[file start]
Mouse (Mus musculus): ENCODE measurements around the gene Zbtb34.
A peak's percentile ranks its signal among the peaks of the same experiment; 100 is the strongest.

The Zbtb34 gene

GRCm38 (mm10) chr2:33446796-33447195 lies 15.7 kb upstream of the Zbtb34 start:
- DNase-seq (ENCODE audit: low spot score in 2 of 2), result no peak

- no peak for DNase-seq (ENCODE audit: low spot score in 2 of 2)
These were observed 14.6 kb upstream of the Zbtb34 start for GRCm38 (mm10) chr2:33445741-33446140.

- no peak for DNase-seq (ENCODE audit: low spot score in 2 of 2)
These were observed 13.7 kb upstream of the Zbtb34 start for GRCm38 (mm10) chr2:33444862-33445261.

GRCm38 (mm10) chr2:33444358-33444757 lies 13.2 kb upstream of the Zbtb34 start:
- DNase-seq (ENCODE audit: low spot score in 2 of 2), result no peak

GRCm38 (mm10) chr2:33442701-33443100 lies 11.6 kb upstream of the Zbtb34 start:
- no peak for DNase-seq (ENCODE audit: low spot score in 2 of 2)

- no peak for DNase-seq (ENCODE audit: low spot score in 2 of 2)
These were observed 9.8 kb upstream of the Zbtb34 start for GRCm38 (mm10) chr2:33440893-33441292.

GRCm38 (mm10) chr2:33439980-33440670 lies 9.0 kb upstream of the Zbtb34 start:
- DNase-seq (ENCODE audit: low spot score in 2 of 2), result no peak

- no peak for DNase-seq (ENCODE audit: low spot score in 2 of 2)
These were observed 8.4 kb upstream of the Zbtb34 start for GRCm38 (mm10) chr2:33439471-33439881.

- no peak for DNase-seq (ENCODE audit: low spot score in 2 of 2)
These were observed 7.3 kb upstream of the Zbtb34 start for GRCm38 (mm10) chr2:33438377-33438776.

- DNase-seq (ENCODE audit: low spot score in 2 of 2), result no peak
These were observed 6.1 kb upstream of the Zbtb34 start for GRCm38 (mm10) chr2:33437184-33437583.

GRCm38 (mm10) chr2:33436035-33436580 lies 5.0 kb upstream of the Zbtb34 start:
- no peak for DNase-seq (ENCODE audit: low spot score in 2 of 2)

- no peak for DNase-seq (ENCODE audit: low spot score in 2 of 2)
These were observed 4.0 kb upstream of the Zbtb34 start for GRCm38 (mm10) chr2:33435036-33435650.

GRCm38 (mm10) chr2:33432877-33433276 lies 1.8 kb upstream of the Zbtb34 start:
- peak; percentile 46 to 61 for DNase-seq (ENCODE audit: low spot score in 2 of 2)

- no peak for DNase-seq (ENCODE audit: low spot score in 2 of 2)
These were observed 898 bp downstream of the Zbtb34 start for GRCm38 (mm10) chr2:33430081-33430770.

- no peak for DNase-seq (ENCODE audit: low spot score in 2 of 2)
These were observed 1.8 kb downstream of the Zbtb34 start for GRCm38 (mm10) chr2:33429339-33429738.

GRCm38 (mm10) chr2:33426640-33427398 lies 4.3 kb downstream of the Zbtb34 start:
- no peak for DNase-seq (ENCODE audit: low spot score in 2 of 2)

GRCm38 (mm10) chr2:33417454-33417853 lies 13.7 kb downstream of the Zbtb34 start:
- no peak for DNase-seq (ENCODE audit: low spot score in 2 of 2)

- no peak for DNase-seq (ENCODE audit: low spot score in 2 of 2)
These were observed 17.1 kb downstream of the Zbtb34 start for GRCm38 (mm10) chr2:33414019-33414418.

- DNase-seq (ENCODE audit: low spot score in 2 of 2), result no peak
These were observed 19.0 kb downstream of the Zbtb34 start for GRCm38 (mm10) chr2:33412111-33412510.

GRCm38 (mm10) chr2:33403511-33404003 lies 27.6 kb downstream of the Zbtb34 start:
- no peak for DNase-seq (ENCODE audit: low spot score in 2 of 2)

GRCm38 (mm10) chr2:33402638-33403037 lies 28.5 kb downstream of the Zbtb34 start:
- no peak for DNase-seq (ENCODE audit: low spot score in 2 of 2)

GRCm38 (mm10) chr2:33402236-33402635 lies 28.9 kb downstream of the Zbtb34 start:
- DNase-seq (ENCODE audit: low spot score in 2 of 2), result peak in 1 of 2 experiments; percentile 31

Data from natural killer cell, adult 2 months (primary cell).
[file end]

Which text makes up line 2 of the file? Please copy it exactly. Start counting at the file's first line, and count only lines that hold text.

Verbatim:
A peak's percentile ranks its signal among the peaks of the same experiment; 100 is the strongest.